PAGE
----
It’s been a long time coming, but last month I earned my PhD (Theology/History of Early Christianity) from Radboud University in Nijmegen, The Netherlands. It was a surreal experience to defend my research in front of such an erudite group of men and women who had come from all over the world to participate in this event and then be handed my diploma marking the end of a journey that has been at least four years, if not more, in the making. Special thanks are due, of course, to my supervisor, Prof. Dr. Jan van der Watt, and my co-supervisor, Prof. Dr. Chris de Wet. Nijmegen, it turns out, is an incredibly beautiful city filled with friendly folk who love to bike and eat delicious Dutch pancakes — my wife and I heartily recommend it to anyone visiting the Netherlands in the near future and are looking for a less-touristy alternative to Amsterdam. Still, the highlight of this program for me was not visiting Nijmegen nor the finished research product itself but rather the opportunity to interact with and learn from these two men who exhibit the highest virtues not only as scholars but as individuals.
So, what now? Vocationally, I will continue my work as a secondary history teacher at my present school, and starting this fall will also be taking on the responsibility of chairing the history department. Though teaching at the university level has a lot of attractive things to commend it, the stability of my present job, the opportunities it affords for building meaningful relationships with students, and the wonderful relationships I have with my colleagues all point to this being the right fit for me during this season of life.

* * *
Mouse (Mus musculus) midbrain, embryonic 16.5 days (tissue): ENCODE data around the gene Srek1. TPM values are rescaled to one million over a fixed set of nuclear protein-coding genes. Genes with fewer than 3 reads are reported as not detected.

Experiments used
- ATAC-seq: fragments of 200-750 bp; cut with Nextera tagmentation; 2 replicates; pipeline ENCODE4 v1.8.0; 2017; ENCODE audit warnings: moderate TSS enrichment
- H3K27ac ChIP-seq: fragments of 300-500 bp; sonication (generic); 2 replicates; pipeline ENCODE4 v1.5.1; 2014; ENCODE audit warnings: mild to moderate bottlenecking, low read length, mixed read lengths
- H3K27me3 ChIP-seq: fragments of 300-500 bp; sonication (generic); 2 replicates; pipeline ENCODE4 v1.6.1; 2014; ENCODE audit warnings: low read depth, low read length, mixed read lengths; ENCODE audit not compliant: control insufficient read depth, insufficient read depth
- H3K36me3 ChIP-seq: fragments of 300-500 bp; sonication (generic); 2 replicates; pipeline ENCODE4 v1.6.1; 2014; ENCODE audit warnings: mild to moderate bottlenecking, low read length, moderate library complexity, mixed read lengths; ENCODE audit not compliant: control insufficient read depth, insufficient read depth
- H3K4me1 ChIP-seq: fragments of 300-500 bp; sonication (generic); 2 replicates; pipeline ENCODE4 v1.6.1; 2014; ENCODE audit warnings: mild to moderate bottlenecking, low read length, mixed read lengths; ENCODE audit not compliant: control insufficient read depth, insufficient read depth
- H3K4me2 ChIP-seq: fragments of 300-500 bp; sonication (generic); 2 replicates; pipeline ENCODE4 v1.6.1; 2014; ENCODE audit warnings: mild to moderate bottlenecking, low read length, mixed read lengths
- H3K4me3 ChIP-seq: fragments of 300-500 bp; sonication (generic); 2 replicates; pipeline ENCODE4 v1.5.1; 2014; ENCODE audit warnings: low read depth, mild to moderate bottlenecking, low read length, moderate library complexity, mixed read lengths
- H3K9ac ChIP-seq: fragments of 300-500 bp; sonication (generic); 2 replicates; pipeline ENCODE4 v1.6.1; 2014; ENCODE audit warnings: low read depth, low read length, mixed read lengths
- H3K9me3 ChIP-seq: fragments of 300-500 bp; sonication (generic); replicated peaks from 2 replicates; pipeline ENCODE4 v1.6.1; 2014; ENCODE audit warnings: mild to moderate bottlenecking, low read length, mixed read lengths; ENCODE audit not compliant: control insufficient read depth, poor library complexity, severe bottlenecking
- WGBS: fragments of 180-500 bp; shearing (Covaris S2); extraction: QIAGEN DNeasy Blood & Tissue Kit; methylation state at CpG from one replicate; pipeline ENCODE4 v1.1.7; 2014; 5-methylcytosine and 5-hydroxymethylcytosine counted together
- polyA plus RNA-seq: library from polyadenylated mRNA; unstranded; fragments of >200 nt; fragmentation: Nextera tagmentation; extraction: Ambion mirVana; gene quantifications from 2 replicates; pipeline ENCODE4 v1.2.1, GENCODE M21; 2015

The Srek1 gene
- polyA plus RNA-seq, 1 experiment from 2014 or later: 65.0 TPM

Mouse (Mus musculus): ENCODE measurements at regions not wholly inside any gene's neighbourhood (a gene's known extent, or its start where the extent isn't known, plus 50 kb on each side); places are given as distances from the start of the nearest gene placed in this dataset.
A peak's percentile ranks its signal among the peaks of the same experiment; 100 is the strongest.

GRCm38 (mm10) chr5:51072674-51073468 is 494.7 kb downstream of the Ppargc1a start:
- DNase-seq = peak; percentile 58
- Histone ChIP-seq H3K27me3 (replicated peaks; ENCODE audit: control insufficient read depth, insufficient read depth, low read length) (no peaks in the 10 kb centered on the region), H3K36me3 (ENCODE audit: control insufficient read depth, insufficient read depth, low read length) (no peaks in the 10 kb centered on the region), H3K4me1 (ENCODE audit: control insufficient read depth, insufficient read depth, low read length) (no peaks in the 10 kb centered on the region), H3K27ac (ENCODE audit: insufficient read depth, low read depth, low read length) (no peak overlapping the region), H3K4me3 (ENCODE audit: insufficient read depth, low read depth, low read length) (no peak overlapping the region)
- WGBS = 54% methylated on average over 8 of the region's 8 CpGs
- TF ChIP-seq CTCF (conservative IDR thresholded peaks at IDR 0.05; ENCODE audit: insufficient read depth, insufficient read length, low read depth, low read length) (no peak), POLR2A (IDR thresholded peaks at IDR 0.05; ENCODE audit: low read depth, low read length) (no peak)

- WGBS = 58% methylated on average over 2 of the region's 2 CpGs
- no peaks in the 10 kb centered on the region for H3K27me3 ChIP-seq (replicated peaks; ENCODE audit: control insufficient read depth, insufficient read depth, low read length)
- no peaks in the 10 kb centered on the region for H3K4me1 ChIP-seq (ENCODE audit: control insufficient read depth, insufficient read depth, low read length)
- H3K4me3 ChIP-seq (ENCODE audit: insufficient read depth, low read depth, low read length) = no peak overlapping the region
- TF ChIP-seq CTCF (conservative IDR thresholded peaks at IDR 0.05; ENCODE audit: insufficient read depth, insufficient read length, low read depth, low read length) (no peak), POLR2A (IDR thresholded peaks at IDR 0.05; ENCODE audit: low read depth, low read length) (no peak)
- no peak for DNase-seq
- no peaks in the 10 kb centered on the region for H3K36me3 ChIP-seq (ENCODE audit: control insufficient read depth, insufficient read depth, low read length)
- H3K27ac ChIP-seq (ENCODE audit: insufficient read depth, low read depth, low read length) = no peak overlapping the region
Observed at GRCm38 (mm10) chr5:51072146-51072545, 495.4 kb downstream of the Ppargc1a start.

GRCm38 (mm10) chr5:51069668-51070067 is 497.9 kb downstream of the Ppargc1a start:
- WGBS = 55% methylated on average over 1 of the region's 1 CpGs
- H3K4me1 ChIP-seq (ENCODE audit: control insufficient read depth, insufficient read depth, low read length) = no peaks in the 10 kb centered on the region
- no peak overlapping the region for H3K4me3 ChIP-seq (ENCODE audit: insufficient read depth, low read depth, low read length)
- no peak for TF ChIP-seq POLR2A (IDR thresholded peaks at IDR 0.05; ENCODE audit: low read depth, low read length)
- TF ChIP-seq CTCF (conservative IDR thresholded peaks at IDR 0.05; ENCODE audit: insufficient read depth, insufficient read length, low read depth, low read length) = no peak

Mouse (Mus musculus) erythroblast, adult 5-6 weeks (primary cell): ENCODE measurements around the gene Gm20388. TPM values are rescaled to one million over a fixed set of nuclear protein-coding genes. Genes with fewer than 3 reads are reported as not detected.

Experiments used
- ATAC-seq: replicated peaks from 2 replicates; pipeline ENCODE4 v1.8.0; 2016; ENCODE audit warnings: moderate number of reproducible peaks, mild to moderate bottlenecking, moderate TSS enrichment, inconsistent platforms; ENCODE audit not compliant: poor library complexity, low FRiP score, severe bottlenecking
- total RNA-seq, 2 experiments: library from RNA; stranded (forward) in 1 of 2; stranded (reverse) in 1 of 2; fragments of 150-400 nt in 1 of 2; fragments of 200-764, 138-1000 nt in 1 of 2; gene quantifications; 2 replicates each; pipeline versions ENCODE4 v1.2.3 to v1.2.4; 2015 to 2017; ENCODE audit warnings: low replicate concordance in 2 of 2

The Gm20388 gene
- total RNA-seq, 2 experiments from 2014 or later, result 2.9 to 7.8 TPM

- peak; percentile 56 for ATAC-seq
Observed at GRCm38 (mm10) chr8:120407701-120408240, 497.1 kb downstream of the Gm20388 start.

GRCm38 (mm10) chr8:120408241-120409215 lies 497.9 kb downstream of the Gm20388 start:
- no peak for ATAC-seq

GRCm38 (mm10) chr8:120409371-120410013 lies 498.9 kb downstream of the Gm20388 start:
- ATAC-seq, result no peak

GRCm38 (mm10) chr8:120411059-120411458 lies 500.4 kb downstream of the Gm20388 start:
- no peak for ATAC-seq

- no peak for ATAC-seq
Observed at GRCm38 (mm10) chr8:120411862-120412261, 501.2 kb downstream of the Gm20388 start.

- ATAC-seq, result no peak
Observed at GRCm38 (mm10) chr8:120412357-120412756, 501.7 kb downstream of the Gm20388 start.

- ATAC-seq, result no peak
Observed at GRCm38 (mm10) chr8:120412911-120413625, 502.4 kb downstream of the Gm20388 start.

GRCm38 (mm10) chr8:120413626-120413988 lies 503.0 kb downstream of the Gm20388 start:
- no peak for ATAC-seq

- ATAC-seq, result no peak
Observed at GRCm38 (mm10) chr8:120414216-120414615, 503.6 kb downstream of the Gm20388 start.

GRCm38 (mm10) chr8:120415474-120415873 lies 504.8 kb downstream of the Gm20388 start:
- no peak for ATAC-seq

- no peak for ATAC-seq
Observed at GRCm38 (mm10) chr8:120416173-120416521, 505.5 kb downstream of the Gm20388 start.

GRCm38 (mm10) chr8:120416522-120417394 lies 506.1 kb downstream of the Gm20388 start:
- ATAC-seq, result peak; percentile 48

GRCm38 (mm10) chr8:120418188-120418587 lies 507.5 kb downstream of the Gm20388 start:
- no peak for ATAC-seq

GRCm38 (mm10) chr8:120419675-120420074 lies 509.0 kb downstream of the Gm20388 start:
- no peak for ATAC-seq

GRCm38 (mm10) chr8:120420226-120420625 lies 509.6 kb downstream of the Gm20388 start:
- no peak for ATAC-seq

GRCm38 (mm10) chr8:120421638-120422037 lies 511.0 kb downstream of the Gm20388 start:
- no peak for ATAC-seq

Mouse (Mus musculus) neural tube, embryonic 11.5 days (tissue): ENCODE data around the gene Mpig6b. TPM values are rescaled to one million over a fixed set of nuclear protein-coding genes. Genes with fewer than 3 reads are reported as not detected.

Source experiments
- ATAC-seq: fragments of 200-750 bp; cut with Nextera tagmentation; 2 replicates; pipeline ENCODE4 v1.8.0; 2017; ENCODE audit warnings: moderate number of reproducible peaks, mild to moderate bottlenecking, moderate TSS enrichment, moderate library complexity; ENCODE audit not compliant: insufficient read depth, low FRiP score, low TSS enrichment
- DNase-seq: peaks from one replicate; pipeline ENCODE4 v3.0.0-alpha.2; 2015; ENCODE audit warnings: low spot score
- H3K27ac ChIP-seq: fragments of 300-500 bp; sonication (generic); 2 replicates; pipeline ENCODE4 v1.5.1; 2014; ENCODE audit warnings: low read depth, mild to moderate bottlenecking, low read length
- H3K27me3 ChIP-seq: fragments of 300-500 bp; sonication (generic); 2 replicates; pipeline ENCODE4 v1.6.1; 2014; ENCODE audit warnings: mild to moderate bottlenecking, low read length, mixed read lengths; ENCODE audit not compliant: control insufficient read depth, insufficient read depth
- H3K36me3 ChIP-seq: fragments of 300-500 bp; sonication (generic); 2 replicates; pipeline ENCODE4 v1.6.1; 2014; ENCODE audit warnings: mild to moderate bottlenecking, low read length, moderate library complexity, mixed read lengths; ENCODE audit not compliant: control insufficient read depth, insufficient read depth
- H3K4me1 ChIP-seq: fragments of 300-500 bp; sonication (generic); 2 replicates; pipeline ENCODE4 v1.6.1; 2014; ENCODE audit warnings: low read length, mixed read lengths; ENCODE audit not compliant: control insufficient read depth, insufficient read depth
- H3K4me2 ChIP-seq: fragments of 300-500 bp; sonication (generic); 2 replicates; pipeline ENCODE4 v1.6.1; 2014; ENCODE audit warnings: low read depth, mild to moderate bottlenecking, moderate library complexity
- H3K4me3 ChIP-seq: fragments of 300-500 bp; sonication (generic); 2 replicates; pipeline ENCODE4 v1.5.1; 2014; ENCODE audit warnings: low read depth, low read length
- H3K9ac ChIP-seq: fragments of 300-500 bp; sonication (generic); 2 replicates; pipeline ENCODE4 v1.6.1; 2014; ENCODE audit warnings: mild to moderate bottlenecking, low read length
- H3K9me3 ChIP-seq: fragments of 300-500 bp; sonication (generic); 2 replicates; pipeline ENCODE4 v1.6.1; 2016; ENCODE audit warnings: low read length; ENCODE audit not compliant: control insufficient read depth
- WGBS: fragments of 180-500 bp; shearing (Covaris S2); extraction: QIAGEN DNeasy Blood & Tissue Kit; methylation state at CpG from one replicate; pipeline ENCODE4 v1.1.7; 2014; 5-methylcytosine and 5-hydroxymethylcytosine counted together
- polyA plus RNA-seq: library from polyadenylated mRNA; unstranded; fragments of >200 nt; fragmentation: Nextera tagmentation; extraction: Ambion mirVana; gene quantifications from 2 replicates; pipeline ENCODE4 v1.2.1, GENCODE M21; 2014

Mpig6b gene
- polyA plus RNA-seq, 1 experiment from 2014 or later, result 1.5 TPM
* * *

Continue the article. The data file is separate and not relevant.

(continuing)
Of course, that doesn’t mean that I won’t still try and keep one foot in the door of academia. Most importantly, I am working on revising my dissertation for publication (stay tuned for more updates on this); “The Trinitarian Testimony of the Spirit” will, I hope, be available for eager researchers soon. Beyond this, I have some unfinished business with Cyprian, Origen, and perhaps even Clement of Alexandria, and also hope to embark on a project that ties together my professional and academic life—namely, an approach to U.S. history that integrates biblical theology and church history in order to foster deep conversation about competing visions of the good life. More on this, too, soon. For now, thanks again to all of you that have meant so much to me over the course of this journey!
PS: a recording of my defense can be found here: https://youtu.be/NDcPuwG1F44